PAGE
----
With wintry conditions forecast this week, the Department of Infrastructure is coordinating efforts to keep the Island moving.
The Isle of Man Met Office is warning of a cold snap for the next few days, with a risk of ice on high ground as temperatures drop below zero.
In response, the Department is ready to deploy its bulk gritters to help maintain safe driving conditions on primary routes.
Priority is given to roads that carry the heaviest traffic, as well as key bus routes and roads to hospitals, fire stations and schools. Details of winter gritting routes are highlighted on the Government website at www.gov.im/gritting
Officers from DOI’s Highway Services Division liaise with the Met Office when adverse weather is forecast. Warnings of sub-zero conditions, ice and frost act as a trigger for discussions about which locations to grit.
Roads are usually treated after the evening rush hour or from 5am before the morning commute. Grit is spread before ice and frost forms to try to prevent roads becoming treacherous.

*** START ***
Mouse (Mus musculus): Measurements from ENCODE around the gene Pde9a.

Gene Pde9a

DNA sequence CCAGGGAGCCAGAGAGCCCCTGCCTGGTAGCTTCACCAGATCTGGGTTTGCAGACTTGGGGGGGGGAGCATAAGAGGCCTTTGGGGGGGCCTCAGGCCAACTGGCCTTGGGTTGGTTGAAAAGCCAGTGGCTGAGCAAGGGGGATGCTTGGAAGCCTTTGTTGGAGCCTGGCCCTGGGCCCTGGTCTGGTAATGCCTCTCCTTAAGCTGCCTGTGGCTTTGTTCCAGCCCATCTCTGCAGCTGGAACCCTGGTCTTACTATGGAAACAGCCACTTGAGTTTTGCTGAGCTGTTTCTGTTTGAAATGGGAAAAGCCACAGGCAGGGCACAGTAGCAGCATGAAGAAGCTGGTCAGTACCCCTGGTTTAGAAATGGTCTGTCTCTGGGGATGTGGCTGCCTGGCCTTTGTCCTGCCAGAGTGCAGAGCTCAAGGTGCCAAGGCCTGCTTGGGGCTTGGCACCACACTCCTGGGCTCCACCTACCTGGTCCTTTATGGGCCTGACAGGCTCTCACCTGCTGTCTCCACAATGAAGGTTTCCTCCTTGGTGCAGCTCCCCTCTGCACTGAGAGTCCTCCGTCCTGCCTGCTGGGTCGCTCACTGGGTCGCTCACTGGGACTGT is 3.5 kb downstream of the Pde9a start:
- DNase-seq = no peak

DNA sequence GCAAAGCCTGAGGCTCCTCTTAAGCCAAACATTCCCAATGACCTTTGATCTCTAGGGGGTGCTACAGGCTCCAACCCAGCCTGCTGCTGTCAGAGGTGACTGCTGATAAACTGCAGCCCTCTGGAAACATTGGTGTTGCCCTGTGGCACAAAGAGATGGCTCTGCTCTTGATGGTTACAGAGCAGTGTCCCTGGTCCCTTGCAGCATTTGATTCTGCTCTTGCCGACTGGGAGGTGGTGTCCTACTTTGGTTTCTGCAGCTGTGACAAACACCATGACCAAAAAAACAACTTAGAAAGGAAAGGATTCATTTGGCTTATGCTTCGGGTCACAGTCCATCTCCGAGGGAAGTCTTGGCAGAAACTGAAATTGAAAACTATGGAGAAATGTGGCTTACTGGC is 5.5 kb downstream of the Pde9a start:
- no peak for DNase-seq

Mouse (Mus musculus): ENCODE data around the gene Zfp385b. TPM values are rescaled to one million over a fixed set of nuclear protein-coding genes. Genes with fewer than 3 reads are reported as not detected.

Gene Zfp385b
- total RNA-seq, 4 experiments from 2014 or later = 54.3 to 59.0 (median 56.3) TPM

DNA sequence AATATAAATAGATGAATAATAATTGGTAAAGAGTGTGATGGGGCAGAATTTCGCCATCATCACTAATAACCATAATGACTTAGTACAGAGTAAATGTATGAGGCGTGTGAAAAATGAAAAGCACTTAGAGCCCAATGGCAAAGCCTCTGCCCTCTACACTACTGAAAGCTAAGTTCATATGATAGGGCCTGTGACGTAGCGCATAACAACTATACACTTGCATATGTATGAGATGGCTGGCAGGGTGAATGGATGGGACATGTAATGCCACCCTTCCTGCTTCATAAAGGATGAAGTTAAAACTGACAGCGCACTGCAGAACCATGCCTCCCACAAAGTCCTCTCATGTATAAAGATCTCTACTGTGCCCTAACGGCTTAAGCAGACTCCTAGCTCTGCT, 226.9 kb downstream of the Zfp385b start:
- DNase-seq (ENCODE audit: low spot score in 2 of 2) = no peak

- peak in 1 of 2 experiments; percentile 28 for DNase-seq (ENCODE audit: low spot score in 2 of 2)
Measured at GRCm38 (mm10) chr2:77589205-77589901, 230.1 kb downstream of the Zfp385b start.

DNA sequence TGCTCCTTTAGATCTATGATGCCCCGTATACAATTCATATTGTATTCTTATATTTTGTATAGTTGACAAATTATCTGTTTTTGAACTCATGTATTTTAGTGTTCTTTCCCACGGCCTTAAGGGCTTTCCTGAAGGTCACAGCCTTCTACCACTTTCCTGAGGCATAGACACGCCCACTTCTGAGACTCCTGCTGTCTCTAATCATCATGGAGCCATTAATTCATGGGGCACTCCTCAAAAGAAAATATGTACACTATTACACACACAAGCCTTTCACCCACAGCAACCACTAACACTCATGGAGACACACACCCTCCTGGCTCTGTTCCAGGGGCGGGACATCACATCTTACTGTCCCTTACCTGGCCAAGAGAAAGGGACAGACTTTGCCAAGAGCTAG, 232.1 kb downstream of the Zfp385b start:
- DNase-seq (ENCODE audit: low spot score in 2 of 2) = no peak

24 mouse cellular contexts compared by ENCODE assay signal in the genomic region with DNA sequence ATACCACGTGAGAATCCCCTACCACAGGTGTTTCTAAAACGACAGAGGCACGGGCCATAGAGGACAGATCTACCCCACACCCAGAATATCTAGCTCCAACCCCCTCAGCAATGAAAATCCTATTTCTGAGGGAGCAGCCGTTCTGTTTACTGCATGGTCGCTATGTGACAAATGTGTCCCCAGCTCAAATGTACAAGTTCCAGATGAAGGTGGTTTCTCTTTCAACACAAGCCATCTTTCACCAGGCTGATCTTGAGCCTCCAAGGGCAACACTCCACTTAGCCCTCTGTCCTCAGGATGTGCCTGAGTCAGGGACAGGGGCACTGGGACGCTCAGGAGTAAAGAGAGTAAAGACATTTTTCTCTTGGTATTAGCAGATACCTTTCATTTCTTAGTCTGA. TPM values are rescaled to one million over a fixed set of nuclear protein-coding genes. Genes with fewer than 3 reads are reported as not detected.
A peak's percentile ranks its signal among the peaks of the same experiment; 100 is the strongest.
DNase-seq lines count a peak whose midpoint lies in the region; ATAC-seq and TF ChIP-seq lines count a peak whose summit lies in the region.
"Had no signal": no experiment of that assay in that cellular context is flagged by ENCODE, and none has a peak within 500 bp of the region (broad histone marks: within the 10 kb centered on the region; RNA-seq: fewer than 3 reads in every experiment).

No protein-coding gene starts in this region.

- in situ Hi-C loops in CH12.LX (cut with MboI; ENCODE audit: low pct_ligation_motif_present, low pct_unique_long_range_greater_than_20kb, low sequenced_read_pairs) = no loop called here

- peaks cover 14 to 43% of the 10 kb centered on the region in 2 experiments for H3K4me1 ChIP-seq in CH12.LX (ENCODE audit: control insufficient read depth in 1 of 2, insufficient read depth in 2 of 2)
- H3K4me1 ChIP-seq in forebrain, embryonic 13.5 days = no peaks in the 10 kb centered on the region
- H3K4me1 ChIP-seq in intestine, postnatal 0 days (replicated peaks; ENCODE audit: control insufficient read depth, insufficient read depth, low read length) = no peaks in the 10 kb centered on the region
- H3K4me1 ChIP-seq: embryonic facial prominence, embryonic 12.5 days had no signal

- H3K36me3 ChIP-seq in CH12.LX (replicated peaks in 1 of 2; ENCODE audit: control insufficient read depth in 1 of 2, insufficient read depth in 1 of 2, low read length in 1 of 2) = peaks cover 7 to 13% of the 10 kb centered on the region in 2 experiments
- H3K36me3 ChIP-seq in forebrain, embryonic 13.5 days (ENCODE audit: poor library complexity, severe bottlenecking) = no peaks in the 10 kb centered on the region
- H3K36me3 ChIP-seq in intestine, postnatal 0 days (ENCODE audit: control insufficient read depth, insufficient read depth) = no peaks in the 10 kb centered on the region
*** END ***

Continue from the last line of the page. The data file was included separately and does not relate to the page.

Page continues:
People are encouraged to take responsibility for driveways and footpaths outside their own properties. Grit is free to collect from the Island’s civic amenity sites and from 850 salt bins placed in residential areas and strategic locations around the Island.
Infrastructure Minister Ray Harmer MHK said:
‘The winter months bring freezing temperatures and challenging driving conditions. The Department’s gritting crews are sent out at night or during the early hours of the morning during bad weather to pre-treat roads around the Island. This is an important part of our work to keep people safe and to reduce the number of accidents.’
David Anderson MLC, DOI Member with responsibility for Highway Services, added:
‘The Department prioritises strategic routes to assist the largest number of people first, as it is not possible to treat the entire network. Motorists should always take care and drive according to the conditions, as even treated roads may not be entirely free from ice. In difficult conditions people are advised to use the main routes where possible, slow down and allow extra time for their journey.’